- Radiation therapy helps to kill the cancer cells but can also affect the healthy soft tissues surrounding the thyroid area.
- Chemotherapy makes use of special chemicals that target and kill the tumor cells.
- Targeted therapy uses drugs that recognize and kill specific mutated cells without causing much harm to the healthy cells.
- Cancer treatment kills the thyroid cells, and it cannot produce enough hormones for the body. In such cases, synthetic hormones are prescribed for ingestion.
- Immunotherapy is emerging useful in cancer treatment over recent years. The drugs trigger the patient’s immune system to fight the cancer cells.
Cancer treatment has many side effects. Numerous research tries to find safer and less invasive approaches than the standard treatment plans. The unfortunate fact is, thyroid cancers can recur even after treatment. Follow-up tests are necessary to keep a close eye on the patient during the recovery.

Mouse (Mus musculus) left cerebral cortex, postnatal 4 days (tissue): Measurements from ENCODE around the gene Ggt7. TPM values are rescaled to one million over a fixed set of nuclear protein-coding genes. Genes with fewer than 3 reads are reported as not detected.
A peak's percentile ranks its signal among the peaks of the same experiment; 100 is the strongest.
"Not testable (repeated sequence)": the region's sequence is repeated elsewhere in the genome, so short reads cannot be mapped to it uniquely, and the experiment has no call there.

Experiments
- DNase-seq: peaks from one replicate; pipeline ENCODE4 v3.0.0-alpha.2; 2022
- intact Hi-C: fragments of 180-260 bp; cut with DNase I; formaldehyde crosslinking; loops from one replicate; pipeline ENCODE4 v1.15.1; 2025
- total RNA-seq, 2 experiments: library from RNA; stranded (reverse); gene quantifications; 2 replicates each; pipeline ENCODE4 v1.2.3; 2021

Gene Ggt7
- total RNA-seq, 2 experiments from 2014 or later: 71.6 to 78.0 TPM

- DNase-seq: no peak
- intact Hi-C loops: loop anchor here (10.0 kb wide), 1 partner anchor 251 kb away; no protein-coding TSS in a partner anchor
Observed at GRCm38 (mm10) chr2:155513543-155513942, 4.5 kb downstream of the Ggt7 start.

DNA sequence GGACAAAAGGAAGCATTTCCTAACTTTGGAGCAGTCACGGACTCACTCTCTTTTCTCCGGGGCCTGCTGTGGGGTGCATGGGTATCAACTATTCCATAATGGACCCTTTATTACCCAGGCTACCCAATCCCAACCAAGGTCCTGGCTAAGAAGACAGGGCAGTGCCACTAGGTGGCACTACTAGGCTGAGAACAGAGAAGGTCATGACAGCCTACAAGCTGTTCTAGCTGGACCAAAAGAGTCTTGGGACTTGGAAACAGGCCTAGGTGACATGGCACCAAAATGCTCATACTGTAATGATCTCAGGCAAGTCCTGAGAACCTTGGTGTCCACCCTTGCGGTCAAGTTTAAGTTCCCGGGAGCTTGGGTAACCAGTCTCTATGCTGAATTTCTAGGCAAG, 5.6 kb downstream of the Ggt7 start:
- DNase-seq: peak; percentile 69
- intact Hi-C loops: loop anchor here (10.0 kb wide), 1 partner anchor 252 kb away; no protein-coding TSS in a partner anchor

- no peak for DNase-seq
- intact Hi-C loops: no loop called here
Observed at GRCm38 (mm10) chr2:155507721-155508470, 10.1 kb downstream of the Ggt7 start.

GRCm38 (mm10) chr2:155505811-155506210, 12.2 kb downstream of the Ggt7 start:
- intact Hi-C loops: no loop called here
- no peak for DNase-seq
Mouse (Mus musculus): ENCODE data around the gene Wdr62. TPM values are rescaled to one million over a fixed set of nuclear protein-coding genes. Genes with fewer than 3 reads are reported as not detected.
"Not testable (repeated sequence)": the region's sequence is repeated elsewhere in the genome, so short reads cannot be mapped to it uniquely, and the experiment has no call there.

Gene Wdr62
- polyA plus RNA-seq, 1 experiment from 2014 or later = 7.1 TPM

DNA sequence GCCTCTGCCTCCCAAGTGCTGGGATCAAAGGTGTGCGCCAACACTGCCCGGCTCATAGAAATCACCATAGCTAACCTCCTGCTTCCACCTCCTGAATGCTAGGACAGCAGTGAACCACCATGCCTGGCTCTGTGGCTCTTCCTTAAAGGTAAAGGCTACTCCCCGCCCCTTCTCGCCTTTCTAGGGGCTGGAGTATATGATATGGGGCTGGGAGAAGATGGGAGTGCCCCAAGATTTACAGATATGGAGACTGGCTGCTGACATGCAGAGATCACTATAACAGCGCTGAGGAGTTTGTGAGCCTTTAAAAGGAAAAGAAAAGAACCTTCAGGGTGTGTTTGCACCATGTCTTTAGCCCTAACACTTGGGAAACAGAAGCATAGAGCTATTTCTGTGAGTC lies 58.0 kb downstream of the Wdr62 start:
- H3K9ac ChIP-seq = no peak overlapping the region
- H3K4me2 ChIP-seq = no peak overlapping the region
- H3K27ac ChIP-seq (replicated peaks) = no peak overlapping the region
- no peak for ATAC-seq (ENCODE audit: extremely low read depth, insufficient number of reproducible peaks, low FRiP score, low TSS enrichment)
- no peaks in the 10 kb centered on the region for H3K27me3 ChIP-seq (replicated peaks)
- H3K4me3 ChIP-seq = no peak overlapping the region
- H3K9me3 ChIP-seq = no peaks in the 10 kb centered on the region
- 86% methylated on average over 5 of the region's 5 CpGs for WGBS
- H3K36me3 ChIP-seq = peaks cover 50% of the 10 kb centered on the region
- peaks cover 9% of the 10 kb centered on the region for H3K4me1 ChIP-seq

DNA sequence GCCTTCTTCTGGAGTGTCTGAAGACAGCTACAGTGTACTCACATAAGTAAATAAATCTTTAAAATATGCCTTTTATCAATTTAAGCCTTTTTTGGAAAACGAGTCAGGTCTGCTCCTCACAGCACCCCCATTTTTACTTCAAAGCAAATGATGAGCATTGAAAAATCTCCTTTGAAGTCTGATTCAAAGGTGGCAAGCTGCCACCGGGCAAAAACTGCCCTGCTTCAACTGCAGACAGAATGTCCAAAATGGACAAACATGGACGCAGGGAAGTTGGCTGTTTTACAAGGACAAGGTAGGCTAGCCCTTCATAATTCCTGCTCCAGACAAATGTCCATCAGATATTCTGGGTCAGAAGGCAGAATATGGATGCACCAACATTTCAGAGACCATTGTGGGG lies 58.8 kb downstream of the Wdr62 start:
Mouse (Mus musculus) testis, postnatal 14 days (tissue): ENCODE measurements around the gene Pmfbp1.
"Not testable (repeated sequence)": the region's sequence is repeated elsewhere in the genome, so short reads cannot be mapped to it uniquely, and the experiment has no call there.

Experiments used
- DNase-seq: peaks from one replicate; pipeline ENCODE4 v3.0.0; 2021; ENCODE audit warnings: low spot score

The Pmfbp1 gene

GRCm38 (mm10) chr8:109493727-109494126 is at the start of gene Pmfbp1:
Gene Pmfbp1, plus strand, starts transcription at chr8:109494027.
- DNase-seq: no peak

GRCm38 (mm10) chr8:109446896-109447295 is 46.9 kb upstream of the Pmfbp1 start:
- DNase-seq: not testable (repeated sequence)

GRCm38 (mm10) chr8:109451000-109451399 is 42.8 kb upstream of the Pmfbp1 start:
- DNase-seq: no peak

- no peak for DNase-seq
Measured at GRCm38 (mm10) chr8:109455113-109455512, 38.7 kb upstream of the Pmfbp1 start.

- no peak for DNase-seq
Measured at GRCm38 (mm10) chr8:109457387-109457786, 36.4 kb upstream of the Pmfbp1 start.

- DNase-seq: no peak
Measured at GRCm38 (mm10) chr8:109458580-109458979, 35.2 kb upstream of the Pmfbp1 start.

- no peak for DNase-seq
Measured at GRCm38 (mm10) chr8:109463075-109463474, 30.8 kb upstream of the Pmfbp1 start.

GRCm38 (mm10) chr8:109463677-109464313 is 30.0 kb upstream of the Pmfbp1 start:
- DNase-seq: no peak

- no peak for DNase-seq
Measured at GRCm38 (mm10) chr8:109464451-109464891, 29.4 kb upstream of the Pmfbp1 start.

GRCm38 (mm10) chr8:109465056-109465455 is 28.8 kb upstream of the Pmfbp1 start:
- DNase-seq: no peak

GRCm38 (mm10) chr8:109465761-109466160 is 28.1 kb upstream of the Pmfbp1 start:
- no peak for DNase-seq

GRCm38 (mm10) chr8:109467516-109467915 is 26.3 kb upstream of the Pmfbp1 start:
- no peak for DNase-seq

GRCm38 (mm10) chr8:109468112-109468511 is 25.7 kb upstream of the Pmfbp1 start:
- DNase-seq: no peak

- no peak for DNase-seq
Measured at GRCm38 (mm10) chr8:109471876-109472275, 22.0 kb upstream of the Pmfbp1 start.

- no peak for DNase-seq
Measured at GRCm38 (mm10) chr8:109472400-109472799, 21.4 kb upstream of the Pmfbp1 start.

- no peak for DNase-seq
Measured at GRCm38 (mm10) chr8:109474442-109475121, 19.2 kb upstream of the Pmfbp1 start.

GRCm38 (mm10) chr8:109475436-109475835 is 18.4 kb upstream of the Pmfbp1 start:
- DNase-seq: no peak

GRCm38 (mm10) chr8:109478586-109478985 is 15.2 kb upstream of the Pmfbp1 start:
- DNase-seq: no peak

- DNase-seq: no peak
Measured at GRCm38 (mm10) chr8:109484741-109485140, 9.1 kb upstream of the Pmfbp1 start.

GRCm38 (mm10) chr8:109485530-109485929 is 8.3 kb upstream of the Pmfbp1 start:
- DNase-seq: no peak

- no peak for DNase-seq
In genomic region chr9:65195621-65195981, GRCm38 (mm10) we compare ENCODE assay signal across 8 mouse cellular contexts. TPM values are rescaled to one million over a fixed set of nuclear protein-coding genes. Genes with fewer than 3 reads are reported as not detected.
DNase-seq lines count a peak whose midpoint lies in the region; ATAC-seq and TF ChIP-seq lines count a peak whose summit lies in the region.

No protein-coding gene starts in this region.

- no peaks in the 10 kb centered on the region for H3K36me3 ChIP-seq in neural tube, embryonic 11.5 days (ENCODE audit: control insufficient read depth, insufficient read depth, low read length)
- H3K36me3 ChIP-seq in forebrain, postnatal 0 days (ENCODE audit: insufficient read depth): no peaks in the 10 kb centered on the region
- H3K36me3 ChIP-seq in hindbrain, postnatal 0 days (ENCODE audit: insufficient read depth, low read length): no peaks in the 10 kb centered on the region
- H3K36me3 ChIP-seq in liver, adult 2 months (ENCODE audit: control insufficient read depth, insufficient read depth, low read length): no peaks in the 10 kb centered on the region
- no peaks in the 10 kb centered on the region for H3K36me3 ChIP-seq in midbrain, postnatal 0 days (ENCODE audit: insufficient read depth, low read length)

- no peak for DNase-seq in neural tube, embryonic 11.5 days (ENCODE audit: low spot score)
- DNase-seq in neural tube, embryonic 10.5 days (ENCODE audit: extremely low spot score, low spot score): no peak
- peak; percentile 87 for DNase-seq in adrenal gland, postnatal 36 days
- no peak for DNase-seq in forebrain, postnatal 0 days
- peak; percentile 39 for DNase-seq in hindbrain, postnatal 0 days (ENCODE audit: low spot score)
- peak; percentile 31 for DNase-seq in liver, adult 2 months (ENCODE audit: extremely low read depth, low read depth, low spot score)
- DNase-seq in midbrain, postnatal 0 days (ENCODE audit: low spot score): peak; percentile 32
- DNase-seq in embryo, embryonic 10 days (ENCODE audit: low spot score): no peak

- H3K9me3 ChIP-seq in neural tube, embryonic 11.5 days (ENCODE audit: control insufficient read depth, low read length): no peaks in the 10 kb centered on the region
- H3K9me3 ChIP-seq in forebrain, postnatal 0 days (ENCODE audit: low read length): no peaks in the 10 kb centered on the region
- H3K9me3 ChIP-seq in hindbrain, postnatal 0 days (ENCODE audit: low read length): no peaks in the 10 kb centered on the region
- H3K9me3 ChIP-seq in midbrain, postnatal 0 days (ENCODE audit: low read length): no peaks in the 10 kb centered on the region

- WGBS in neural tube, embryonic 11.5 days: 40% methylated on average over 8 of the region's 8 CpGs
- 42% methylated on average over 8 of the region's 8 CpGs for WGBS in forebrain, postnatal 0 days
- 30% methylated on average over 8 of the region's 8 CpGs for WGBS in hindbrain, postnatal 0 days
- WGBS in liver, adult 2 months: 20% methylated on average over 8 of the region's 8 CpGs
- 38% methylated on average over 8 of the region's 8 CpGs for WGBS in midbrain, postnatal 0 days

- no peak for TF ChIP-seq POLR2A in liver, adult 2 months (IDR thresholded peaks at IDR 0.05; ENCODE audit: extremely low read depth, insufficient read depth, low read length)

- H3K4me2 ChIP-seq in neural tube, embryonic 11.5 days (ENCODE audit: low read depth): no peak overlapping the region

Managing Thyroid Problems with Lifestyle Changes
Along with synthetic medicines, people nowadays like to try alternative medicine or natural remedies. The thyroid issues need not always be genetic. It can arise due to lifestyle changes like poor, unhealthy diet, increasing stress, and deficiency of vital nutrients.
- Consume a balanced meal with a proper amount of iodine, whole grains, fruits, and vegetables. Try to avoid canned, frozen, and processed foods.
- Fat-rich foods such as avocados, nuts, fish, a sufficient amount of meat, coconut oil, and fish oils can help boost immunity and prevent thyroid problems.
- Avoid sugars and gluten-rich food that interfere with the body’s metabolism.